Metal phthalocyanine organic thin-film transistors: changes in electrical performance and stability in response to temperature and environment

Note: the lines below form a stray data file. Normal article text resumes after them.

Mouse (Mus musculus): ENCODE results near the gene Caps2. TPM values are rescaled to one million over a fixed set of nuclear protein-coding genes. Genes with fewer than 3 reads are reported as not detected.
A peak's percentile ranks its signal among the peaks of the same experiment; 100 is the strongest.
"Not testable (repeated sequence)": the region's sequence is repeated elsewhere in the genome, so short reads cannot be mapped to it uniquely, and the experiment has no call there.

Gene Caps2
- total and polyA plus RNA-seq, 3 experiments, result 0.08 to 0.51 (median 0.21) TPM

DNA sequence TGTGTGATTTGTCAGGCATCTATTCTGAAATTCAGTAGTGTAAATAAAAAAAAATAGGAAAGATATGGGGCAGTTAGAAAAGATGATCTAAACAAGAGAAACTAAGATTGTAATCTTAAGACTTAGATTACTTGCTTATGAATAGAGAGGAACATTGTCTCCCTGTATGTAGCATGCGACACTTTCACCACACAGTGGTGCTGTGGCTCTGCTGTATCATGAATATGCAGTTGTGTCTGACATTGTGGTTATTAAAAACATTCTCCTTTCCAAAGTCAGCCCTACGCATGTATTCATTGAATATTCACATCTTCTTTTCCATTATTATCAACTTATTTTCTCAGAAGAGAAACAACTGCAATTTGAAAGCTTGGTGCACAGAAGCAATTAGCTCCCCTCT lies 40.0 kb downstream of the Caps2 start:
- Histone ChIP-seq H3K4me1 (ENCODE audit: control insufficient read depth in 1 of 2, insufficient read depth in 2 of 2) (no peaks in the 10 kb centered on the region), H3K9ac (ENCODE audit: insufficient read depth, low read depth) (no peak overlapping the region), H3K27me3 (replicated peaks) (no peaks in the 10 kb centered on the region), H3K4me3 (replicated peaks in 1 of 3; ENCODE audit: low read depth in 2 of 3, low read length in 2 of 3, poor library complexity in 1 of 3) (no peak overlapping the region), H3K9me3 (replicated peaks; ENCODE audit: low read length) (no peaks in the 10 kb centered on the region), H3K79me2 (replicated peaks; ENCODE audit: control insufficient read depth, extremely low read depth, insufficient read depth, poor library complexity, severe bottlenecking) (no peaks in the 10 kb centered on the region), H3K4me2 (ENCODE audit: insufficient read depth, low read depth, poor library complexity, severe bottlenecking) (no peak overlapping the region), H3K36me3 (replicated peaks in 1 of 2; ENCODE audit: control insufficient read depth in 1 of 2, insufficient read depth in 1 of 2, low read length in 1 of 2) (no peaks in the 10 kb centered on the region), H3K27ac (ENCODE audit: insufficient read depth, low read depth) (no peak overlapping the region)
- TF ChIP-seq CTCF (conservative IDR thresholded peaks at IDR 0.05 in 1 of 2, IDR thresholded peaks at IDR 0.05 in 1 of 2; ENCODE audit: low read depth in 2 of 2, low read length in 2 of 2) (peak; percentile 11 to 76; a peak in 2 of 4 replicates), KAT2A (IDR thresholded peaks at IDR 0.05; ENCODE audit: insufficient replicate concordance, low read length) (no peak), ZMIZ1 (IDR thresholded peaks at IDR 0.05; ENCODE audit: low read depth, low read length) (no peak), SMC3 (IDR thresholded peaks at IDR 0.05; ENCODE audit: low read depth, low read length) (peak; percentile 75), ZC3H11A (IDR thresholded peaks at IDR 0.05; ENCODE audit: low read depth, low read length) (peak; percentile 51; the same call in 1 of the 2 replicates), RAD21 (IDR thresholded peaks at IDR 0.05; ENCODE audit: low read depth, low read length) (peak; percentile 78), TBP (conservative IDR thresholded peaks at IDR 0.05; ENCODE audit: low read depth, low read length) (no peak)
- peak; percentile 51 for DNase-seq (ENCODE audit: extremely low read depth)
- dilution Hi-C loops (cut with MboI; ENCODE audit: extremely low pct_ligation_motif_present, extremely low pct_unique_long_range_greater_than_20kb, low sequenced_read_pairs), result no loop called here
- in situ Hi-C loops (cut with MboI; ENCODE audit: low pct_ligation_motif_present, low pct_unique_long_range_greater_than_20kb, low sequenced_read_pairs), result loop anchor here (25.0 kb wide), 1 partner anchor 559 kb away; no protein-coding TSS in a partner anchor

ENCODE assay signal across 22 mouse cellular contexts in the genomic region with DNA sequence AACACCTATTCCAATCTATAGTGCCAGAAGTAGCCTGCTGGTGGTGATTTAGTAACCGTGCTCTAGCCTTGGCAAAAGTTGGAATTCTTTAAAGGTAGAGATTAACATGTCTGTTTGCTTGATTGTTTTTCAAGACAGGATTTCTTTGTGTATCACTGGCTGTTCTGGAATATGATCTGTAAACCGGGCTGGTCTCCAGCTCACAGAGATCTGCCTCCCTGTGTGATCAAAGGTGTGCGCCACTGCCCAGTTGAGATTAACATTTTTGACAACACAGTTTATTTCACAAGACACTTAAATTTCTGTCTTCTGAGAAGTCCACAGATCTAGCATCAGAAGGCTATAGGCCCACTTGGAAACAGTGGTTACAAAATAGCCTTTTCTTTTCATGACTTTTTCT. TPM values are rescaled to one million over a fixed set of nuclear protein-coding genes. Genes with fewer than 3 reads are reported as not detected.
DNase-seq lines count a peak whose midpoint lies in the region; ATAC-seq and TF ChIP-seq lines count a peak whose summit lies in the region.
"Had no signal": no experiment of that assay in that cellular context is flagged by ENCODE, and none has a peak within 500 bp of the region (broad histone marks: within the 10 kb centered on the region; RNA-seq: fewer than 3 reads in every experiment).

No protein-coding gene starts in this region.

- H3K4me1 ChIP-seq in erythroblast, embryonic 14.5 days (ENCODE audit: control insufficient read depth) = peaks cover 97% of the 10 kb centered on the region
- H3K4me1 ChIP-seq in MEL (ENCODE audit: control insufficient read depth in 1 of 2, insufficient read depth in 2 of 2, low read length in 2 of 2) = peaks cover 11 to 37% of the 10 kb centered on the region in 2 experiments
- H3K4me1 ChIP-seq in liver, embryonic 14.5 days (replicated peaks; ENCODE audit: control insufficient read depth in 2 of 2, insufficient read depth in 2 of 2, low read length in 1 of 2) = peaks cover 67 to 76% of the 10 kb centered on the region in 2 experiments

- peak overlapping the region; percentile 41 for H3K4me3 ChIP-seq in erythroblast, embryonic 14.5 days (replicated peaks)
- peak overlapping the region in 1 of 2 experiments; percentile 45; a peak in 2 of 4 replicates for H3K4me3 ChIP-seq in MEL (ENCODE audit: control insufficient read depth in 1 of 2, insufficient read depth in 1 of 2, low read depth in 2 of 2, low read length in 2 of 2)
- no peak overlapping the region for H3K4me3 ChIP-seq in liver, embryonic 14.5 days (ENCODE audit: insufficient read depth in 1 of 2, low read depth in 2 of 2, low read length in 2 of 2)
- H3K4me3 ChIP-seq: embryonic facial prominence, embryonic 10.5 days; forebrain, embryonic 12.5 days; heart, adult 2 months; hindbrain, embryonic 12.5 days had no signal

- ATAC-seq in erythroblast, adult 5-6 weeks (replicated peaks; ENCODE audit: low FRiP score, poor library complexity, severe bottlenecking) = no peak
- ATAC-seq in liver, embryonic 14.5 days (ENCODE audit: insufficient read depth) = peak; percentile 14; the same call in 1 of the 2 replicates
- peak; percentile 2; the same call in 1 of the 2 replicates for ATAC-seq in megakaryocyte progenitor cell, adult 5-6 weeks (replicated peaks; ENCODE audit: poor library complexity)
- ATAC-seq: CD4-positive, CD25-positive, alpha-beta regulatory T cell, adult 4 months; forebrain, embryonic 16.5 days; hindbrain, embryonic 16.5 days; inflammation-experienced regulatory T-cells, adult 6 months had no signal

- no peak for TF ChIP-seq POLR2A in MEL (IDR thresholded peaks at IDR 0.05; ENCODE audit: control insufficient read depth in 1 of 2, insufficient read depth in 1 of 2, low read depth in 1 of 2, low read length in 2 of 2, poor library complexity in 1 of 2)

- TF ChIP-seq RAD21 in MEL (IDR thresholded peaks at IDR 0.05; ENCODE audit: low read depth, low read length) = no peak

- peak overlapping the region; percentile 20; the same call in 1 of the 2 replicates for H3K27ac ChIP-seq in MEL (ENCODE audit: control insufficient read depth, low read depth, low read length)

Metal phthalocyanines (MPcs) are a widely studied class of materials that are frequently used in organic thin-film transistors (OTFTs), organic photovoltaics (OPVs) and organic light emitting diodes (OLEDs). The stability of these devices and the materials used in their fabrication is important to realize their widespread adoption. Seven P-type MPcs: zinc (ZnPc), magnesium (MgPc), aluminum (AlClPc), iron (FePc), cobalt (CoPc), and titanium (TiOPc) were investigated as the semiconductors in OTFTs under varying temperatures (25 °C to 150 °C) and environmental conditions (air and vacuum, P < 0.1 Pa). Devices using the divalent MPcs (except MgPc) showed significant shifts in threshold voltage and field-effect mobility with rising temperature in both air and vacuum. AlClPc and TiOPc, on the other hand, had more stable electrical properties, making them useful for applications requiring consistent performance. Distinct variations in film morphology as determined by atomic force microscopy may explain the different thermal response between the two groups of MPcs, while thermal gravimetric analysis in air and nitrogen (N2) provides additional insight into their susceptibility to oxidation at elevated temperature. To demonstrate proof-of-concept thermal sensing under realistic operating conditions, current changes were monitored in response to temperature stimuli using two more sensitive divalent MPcs. This comparative study of the effect of central atom inclusion in MPcs, the resulting material stability and thin-film characteristics will facilitate design of future sensors and other OTFT applications.